Given a string:

String exampleString = "example";

How do I convert it to an InputStream?


5 Answers 5


Like this:

InputStream stream = new ByteArrayInputStream(exampleString.getBytes(StandardCharsets.UTF_8));

Note that this assumes that you want an InputStream that is a stream of bytes that represent your original string encoded as UTF-8.

For versions of Java less than 7, replace StandardCharsets.UTF_8 with "UTF-8".

  • 1
    Doesn't this charset get lost when doing: String --> bytes --> ByteArrayInputStream ? When trying this on a for example "ü", the bytes will have the right letter, but the ByteArrayInputStream will have lost the right conversion. Or am I wrong? Sep 18, 2013 at 11:28
  • 21
    StandardCharsets requires minimum API level 19.
    – Nantoka
    Jan 30, 2014 at 15:05
  • 3
    @JonathanRamos it's not up to the stream to hold the conversion. It's up to whatever is decoding the bytes back into strings.
    – Cruncher
    Mar 12, 2014 at 18:28
  • 27
    @Nantoka Instead of StandardCharsets.UTF_8 you can use Charset.forName("UTF-8") for any API Level. Dec 24, 2014 at 9:19
  • 1
    Not pretty if you have large string objects and want to save on memory/allocations. A proper streaming solution would be nice.
    – Dave Moten
    Jan 31 at 23:25

I find that using Apache Commons IO makes my life much easier.

String source = "This is the source of my input stream";
InputStream in = org.apache.commons.io.IOUtils.toInputStream(source, "UTF-8");

You may find that the library also offer many other shortcuts to commonly done tasks that you may be able to use in your project.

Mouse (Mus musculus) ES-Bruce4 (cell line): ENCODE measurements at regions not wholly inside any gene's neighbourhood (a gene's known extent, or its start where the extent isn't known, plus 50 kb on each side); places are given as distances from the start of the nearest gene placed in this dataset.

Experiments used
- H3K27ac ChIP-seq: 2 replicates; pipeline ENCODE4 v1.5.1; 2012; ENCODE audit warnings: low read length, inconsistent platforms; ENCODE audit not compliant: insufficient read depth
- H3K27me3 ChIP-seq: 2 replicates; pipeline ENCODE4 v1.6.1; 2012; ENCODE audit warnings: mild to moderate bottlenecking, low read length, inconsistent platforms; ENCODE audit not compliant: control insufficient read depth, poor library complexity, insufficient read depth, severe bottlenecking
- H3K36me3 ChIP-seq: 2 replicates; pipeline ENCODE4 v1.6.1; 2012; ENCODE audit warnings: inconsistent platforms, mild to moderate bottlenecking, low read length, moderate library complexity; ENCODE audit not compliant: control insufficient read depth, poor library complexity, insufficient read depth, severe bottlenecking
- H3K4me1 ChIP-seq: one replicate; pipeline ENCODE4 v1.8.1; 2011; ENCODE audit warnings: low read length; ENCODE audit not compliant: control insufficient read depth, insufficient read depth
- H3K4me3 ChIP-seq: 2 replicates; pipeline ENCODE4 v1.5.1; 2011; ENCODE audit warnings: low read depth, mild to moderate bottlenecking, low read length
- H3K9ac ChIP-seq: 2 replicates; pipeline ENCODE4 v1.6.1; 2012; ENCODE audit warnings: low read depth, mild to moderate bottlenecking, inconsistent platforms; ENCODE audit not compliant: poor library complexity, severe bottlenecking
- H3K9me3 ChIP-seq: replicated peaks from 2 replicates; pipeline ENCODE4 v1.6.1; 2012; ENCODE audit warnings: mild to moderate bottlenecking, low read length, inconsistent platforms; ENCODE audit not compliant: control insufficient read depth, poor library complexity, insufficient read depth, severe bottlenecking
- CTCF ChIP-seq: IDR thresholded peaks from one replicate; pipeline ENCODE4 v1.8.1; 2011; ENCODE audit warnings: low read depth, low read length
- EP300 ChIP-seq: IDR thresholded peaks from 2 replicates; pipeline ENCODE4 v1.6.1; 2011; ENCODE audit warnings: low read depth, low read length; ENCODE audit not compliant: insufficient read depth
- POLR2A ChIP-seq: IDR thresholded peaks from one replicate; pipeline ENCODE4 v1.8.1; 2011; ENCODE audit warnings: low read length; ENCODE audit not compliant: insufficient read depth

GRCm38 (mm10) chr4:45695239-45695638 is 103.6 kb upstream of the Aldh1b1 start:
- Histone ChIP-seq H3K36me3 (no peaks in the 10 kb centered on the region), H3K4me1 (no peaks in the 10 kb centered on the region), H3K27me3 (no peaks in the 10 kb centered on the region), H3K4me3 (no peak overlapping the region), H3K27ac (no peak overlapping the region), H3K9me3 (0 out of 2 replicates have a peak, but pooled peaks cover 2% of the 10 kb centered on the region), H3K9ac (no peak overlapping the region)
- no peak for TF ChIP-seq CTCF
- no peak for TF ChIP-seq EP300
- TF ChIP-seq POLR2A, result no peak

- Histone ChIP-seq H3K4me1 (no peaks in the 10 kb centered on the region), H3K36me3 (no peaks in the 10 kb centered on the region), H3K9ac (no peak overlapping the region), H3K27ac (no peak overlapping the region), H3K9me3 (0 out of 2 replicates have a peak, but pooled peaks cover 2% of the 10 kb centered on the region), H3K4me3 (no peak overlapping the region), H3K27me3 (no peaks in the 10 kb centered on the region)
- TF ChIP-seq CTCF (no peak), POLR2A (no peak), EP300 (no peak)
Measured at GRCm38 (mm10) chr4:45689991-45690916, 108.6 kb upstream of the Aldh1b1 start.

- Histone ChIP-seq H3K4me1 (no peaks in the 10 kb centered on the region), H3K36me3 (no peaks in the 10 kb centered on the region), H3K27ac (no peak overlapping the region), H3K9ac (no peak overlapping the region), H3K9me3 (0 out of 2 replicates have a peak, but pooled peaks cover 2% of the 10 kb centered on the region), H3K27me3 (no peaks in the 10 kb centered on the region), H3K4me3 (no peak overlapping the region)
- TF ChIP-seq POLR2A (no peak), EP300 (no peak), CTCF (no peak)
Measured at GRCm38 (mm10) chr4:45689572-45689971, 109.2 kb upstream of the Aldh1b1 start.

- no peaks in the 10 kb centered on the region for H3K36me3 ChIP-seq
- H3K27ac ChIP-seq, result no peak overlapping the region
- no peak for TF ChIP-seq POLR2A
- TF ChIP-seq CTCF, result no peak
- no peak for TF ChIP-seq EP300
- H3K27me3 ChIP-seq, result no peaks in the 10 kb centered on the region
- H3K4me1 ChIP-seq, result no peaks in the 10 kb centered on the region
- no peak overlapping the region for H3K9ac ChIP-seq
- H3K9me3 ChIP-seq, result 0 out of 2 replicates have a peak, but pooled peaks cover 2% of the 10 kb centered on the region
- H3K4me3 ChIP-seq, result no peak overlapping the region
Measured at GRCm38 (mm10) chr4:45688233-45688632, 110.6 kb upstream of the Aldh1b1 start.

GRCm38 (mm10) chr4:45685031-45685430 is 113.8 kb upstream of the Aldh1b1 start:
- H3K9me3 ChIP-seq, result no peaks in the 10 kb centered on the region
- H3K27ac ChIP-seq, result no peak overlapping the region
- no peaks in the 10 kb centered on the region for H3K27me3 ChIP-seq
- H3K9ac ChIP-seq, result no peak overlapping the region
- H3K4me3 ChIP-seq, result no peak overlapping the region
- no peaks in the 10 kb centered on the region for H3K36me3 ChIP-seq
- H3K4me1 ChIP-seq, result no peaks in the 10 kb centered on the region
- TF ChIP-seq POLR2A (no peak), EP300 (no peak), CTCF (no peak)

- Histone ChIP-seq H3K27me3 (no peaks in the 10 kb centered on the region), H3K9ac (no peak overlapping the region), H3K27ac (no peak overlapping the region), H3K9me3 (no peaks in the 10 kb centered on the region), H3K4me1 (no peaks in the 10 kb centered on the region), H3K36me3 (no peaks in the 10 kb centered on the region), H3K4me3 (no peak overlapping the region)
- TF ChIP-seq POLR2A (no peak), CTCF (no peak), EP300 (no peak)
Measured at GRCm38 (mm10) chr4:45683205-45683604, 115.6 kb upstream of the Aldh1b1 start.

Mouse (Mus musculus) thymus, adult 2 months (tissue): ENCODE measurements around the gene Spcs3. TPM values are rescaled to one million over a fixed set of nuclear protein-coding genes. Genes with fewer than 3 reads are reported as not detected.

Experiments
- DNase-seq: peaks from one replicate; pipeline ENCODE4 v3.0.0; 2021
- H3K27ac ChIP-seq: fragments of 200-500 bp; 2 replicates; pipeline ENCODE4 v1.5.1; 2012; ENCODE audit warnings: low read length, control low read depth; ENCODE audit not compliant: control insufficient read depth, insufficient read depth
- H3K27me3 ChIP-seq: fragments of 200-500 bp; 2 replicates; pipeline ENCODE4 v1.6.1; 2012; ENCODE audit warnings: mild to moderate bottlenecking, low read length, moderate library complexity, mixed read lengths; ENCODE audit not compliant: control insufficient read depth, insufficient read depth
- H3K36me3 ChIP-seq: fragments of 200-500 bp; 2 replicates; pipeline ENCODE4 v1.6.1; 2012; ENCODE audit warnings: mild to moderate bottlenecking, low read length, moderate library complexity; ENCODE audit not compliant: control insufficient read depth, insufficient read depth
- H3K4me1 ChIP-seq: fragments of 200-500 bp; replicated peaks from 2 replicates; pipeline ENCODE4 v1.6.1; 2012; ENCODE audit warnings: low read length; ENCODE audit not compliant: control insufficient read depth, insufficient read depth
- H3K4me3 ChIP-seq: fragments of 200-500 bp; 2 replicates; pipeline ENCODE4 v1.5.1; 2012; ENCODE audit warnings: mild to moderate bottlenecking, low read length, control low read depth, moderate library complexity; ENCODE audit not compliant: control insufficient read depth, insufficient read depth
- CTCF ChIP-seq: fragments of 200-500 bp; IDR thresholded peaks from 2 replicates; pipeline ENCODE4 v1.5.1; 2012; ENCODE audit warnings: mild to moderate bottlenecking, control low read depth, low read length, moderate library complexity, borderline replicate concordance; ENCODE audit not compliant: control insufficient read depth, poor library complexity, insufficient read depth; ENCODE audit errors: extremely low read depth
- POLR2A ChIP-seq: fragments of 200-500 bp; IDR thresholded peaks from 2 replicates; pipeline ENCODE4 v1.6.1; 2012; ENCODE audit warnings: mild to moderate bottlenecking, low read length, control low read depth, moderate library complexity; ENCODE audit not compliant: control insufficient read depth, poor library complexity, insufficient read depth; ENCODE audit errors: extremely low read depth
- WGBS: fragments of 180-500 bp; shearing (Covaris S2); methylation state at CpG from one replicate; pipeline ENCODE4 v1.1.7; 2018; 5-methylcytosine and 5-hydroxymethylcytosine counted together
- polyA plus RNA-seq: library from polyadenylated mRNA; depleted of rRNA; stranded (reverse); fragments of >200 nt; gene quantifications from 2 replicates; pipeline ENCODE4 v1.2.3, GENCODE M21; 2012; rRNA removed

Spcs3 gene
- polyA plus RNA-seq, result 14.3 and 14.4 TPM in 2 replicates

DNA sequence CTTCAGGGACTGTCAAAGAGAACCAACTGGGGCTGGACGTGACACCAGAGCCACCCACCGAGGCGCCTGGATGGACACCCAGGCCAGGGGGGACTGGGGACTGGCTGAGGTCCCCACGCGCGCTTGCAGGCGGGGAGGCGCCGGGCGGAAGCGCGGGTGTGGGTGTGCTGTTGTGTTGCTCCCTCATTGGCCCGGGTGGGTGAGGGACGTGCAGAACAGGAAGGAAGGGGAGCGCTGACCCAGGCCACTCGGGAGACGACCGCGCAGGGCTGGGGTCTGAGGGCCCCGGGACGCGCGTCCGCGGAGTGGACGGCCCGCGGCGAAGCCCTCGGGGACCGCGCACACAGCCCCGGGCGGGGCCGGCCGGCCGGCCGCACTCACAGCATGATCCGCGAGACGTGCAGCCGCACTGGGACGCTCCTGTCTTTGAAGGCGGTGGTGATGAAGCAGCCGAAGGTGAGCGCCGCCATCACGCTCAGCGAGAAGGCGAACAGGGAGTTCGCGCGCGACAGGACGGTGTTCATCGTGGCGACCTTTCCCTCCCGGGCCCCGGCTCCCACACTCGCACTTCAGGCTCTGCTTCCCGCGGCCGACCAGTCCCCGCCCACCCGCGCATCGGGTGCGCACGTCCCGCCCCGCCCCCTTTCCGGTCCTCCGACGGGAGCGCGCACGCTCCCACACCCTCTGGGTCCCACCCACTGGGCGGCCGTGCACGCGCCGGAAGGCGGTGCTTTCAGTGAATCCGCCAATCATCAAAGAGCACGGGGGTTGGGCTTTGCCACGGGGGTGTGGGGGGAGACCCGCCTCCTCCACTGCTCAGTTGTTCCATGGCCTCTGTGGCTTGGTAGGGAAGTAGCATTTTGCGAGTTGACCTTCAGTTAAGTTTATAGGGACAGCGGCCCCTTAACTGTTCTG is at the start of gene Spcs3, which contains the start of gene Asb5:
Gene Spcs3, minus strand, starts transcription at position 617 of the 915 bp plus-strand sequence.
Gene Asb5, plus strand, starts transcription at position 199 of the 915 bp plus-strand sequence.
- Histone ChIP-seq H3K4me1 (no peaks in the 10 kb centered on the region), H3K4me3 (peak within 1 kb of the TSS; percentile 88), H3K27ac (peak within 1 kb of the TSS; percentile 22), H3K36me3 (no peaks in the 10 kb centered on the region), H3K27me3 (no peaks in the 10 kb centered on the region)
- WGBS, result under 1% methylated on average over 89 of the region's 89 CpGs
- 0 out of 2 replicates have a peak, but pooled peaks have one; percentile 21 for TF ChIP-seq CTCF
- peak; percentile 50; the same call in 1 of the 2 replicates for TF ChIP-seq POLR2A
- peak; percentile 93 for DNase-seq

• 6
    They used new ByteArrayInputStream(exampleString.getBytes("UTF-8")). So it will be optimized way to use InputStream stream = new ByteArrayInputStream(exampleString.getBytes("UTF-8")); Aug 24, 2011 at 12:34
  • 10
    @PankajKumar: Java's JIT compiler is more than able to inline this. Jul 20, 2012 at 12:14
  • 9
    Using a method which doesn't specify encoding is a terrible idea...
    – arkon
    Jun 5, 2013 at 2:01
  • 2
    @b1naryatr0phy: Apache commons includes another form of this method which takes the encoding as a second parameter (which, you're right, is preferable): InputStream in = IOUtils.toInputStream(source, "UTF-8");
    – Cuga
    Jan 11, 2014 at 5:48
  • 8
    You can use StandardCharsets.UTF_8 definition instead of plain text.
    – douglaslps
    Jul 7, 2015 at 14:34

You could use a StringReader and convert the reader to an input stream using the solution in this other stackoverflow post.


There are two ways we can convert String to InputStream in Java,

  1. Using ByteArrayInputStream

Example :-

String str = "String contents";
InputStream is = new ByteArrayInputStream(str.getBytes(StandardCharsets.UTF_8));
  1. Using Apache Commons IO


String str = "String contents"
InputStream is = IOUtils.toInputStream(str, StandardCharsets.UTF_8);
  • Hi @anil do you have opinion /experience which one is better? May 8 at 9:50
  • 1
    my opinion, using Apache commons IO is better option May 8 at 14:05

You can try cactoos for that.

final InputStream input = new InputStreamOf("example");

The object is created with new and not a static method for a reason.

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